If you want to learn more about the history of this craft, you should go to the Bavarian Forest State Glass Museum in Frauenau and thus go on a journey of discovery through the centuries. The Czech champion Petr Novotny greets visitors there with a glass tree. You should take your time for a walk through the Glass Gardens of Frauenau, because the path is three kilometres long.

Glass Museum Frauenau, Bavarian Forest
The Frauenau Glass Museum – in the middle of the Glass Gardens of Frauenau, Image: © Tourismusverband Ostbayern e.V.

There are apparently no limits to the imagination of the glassblowers. And so another hike leads through a forest of glass. In the small village of Regen and at the foot of the Weißenstein castle ruins, the artist Rudolf Schmid created a total of thirty trees made of flat glass. They are up to eight meters high. Their leaves do not rustle, but they produce unique light effects. It is also worth visiting here after dark, when several floor washlights illuminate this unusual glass forest.

The craft of glassblowing is timeless and cannot be replaced by any modern machine. A stay in Bodenmais also promises moments of happiness. Not only because of the natural beauty of the surroundings and the hospitable people who live here, but also because of the products from the think tank of the JOKA Glass Paradise. Among other things, the largest wine beer glass in the world was created in this glassblowing workshop. It was an extraordinary challenge to produce the drinking vessel, which is over one meter high. Several glassblowers had to roll up their sleeves to transport the glowing glass ball out of the melting furnace. The largest hand-blown Christmas bauble ever formed can also be seen there. It has a diameter of sixty centimeters.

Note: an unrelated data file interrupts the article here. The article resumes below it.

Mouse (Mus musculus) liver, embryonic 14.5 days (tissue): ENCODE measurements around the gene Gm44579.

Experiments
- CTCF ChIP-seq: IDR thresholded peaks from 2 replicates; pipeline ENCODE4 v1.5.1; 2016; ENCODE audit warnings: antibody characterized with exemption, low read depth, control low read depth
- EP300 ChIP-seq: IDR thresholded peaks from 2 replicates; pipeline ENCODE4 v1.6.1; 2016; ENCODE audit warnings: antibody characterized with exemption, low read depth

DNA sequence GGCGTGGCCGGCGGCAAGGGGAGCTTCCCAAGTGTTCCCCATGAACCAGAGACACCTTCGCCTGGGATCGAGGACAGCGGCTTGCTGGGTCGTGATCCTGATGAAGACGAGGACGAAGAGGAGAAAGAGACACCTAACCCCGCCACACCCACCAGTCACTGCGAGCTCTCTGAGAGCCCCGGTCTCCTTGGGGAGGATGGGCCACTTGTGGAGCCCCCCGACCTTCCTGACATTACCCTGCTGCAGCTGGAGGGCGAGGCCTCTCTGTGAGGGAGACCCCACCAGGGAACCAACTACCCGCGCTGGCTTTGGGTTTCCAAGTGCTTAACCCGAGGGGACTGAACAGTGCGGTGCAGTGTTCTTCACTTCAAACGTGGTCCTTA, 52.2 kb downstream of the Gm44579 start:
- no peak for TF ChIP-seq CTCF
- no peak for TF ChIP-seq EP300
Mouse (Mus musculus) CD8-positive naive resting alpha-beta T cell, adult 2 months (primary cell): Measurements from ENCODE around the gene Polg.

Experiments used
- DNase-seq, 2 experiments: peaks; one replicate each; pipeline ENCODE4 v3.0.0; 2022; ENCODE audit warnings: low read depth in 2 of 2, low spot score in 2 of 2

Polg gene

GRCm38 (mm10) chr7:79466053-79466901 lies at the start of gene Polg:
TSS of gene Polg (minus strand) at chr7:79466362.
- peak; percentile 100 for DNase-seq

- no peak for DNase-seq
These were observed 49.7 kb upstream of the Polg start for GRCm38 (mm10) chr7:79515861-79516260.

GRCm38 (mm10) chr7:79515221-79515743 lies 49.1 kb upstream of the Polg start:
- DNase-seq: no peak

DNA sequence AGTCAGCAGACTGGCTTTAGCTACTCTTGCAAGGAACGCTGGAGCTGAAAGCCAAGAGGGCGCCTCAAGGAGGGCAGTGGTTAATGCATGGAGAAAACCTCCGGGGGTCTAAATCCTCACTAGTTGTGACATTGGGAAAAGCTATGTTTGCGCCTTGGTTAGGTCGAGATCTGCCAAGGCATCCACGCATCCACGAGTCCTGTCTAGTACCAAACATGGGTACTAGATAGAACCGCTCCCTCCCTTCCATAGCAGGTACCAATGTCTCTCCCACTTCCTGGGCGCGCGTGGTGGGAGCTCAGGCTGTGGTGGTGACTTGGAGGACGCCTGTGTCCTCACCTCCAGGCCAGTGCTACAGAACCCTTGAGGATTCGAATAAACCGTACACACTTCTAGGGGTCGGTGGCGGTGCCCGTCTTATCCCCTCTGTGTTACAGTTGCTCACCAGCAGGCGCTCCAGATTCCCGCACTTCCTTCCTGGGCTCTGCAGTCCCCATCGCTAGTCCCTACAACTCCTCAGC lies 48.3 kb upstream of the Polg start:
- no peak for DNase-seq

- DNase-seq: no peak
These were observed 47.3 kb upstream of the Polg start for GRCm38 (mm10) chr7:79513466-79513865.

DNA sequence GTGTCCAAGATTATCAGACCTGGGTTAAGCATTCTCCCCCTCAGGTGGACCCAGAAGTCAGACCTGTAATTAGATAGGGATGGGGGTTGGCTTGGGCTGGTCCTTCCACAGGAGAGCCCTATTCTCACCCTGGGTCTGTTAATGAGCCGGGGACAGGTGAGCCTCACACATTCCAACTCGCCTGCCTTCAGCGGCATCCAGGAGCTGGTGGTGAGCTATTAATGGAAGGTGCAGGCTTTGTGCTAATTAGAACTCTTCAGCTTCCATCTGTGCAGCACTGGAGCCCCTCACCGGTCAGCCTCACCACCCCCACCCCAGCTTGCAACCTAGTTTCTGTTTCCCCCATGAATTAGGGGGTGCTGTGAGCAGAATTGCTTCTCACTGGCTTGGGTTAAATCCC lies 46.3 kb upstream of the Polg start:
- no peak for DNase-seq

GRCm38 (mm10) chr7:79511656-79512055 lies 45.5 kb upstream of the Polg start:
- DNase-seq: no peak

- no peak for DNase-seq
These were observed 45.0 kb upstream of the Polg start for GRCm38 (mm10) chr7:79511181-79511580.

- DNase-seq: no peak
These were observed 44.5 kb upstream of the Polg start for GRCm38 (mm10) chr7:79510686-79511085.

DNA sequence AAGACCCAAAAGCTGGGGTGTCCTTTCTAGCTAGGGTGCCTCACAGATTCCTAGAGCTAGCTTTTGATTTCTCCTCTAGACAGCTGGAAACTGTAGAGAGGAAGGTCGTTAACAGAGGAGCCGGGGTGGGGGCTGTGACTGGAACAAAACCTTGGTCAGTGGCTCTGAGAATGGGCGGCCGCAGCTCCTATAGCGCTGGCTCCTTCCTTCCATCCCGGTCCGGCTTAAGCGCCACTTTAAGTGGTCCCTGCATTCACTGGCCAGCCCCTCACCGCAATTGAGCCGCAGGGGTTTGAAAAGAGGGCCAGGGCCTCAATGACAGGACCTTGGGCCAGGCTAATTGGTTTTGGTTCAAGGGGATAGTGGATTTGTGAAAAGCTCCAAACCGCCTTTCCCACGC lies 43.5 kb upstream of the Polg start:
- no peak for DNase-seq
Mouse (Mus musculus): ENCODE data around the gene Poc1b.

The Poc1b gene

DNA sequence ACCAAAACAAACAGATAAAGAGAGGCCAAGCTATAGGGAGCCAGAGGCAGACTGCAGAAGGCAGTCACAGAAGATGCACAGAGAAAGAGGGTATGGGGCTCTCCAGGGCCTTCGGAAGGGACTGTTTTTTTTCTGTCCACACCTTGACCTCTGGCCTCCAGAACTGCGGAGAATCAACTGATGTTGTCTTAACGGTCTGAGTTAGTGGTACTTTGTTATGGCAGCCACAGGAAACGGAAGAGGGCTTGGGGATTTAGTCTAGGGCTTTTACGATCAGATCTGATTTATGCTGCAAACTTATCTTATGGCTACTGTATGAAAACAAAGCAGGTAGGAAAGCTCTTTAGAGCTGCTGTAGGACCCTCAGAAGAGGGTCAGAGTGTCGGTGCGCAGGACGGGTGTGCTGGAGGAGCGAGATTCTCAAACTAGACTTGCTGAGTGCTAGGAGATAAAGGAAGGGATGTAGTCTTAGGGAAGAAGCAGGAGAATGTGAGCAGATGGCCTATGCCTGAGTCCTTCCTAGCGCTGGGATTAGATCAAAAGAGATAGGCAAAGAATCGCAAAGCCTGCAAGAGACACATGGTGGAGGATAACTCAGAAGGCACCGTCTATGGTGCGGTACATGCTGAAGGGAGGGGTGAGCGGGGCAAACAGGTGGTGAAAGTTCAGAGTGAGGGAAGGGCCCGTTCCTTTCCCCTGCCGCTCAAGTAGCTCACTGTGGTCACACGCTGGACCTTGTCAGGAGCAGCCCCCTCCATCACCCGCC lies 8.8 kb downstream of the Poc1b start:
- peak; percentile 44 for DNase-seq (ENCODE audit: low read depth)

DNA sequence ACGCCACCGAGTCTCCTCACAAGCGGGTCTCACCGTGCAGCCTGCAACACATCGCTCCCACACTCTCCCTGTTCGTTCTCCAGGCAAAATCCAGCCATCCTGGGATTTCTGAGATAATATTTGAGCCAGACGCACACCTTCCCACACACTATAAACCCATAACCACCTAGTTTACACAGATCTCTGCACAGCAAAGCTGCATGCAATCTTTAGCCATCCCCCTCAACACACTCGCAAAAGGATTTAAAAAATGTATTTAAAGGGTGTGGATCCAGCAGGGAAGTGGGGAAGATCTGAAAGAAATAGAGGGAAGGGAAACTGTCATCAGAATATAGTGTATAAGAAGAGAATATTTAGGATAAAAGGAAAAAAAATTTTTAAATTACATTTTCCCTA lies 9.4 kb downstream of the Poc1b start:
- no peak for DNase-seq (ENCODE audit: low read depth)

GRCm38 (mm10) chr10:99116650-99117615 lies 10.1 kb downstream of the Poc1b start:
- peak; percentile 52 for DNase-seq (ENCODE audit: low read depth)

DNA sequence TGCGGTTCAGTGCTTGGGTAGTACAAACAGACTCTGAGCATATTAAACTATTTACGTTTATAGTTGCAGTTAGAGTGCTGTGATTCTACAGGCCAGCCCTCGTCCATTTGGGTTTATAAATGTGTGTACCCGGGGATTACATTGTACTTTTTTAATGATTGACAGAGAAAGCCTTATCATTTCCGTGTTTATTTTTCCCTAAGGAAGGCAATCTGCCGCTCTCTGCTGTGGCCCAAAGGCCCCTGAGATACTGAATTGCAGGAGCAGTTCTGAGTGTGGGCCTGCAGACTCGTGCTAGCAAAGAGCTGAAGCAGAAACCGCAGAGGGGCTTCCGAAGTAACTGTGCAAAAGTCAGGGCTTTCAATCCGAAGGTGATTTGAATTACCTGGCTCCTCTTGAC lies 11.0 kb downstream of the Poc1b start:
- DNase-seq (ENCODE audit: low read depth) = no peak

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All glassblowing workshops along the Glass Route in the Bavarian Forest have their own character. For example, the artists in the glass village of Arnbruck attach particular importance to the harmony between glass and nature, while in the Herrmann Gallery in Drachselsried about 150 international artists from thirty nations present their objects. The town of Zwiesel has always been closely linked to the craftsmanship of glassblowing. The factory outlet of Kristallglas AG is still an attraction for many visitors. The traditional company donated a pyramid of exactly 93,665 glasses to the city of Zwiesel. That was also a world record. In May 2003, a glass chapel with a glass bell and a glass tower was built in this village. Without a doubt, this is also one of the many highlights on the path of the glassblowers. Colourful, timelessly beautiful and now and then also afflicted with a pinch of cheekiness are the glass pictures from the studio oven of the Köck family in Riedlhütte.

In the glassblowing workshops, visitors not only have the opportunity to watch the artistically talented craftsmen at work. Every now and then they are even asked to try to make balls themselves from a fiery, liquid mass